Time Out says
Formerly the National Film Theatre, this much-loved four-screen venue on the South Bank in Waterloo became the BFI Southbank in 2007. For film lovers who know their Kubrick from their Kurosawa, this is London's best cinema. Certainly, it's the city’s foremost cinema for director retrospectives and seasons programmed to showcase international work or films of specific genres or themes. It’s the flagship venue of the British Film Institute and plays home each year to the BFI’s London Film Festival and to the BFI’s seasons, such as 2014’s celebration of sci-fi. BFI Southbank also regularly hosts Q&As with some of the world’s leading filmmakers. The venue itself is a hot spot, with two bar-restaurants (one overlooking the river, nestled under Waterloo Bridge), a bookshop (good for DVDs too) and a library.
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- Heartless screwball classic, directed with clinical glee by the still undervalued La Cava and scripted by the mysterious Morrie Ryskind, who began with the Marx Brothers and later drifted into weepies and right wing politics. Godfrey (Powell) is t...Read more
- Lumet's origins as a director of teledrama may well be obvious here in his first film, but there is no denying the suitability of his style - sweaty close-ups, gritty monochrome 'realism', one-set claustrophobia - to his subject. Scripted by Regin...Read more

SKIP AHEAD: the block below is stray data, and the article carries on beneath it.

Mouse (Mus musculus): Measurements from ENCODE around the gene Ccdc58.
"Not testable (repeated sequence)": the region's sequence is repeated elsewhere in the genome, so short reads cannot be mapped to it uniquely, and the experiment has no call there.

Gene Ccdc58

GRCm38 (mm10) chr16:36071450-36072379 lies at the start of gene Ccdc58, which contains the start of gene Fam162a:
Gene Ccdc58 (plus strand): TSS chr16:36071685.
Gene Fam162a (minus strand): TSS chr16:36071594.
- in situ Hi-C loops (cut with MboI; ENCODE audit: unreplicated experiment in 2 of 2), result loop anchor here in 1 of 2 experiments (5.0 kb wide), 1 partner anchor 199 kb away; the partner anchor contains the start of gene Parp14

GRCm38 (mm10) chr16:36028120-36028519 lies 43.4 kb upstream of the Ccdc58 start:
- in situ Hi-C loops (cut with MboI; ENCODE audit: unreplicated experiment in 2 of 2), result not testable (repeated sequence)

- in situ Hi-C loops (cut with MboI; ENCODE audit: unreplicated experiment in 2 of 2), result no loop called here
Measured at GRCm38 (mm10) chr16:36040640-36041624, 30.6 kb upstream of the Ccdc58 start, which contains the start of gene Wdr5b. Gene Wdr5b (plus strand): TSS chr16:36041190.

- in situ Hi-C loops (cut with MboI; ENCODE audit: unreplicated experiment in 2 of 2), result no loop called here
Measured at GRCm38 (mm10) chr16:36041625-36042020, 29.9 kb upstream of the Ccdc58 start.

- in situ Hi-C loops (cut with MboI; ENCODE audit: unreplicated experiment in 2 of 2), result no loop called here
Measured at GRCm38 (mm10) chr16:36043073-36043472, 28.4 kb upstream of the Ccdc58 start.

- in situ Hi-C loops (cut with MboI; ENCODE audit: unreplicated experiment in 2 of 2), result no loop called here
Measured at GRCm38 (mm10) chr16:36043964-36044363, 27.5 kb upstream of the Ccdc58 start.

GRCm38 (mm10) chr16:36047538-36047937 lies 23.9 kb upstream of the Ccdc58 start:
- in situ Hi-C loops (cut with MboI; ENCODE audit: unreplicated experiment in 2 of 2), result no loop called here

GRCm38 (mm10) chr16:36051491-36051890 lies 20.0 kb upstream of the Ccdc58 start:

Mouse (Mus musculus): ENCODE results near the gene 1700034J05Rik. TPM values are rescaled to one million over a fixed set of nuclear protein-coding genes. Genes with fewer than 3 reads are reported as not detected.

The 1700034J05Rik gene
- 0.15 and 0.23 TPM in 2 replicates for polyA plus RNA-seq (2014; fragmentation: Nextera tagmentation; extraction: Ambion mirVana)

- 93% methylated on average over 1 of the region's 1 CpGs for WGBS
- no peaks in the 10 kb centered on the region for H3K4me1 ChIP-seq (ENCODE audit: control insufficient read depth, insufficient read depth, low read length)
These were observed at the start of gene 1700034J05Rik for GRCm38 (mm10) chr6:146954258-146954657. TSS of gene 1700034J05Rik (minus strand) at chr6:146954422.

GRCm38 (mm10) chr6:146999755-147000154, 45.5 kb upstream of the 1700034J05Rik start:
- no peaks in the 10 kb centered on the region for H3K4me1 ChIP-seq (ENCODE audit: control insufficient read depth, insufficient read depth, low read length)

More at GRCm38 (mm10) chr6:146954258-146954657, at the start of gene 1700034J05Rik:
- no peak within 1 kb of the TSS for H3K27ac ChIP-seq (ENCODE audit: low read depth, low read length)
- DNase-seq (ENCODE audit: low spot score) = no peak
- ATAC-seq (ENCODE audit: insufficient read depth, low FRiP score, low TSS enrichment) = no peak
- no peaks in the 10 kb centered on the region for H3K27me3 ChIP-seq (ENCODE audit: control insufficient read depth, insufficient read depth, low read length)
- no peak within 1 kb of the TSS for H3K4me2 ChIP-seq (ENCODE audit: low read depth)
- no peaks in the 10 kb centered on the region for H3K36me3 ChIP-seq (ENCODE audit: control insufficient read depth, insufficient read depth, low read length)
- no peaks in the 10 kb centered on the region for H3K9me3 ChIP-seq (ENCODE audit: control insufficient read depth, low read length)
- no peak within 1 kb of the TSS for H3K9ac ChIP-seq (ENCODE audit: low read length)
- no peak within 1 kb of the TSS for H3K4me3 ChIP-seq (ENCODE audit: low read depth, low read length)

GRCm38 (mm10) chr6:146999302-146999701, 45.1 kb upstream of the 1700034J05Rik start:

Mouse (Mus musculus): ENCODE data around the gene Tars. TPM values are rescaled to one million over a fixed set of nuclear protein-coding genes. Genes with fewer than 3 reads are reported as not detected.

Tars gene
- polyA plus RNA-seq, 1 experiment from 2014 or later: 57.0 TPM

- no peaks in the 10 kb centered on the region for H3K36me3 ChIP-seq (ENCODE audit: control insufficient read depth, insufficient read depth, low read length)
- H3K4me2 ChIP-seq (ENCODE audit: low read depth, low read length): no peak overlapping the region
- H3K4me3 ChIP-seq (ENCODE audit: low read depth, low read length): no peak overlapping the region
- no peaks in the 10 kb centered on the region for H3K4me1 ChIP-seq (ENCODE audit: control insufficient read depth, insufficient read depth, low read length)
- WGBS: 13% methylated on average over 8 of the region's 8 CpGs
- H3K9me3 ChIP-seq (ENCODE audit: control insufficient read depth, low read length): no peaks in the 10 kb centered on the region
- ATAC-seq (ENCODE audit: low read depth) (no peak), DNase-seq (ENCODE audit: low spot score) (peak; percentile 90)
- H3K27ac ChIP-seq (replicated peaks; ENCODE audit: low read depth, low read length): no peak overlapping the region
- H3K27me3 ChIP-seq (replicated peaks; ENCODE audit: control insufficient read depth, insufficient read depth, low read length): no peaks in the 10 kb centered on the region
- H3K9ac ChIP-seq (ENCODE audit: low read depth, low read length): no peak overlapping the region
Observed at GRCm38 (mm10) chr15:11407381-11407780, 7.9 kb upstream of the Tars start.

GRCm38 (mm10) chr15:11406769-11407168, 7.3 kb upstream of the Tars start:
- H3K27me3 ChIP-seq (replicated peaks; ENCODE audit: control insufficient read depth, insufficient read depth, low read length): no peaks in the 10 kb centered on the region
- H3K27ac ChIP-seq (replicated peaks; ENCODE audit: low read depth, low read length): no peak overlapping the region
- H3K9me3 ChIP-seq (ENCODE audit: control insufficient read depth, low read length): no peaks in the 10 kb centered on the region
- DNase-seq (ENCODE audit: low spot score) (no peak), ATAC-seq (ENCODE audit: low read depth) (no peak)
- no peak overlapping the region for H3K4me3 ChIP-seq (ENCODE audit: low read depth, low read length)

- This model French gangster picture set the rules for the great sequence of underworld movies from Jean-Pierre Melville that followed. An ageing and weary Gabin attempts to retire after one last robbery. Instead he finds himself in a world of moody...Read more
- Like Ninotchka, Lubitsch's comedy was developed from an idea by Melchior Lengyel: an anti-Nazi satire set in World War II occupied Warsaw, centering on the resistance of a Polish theatre company and the ham antics of its narcissistic husband-and-w...Read more
- Sprawling and conspicuously undisciplined, this is less an adaptation of Petronius than a free-form fantasia on his themes. Fellini's characteristic delirium is in fact anchored in a precise, psychological schema: under the matrix of bisexuality, ...Read more
- Reading contemporary 1932 reviews of Tod Browning’s subversive masterpiece of compassion and disgust is a great way to make yourself feel better about the modern world. ‘It is impossible for the normal man or woman to empathise with the aspiring m...Read more
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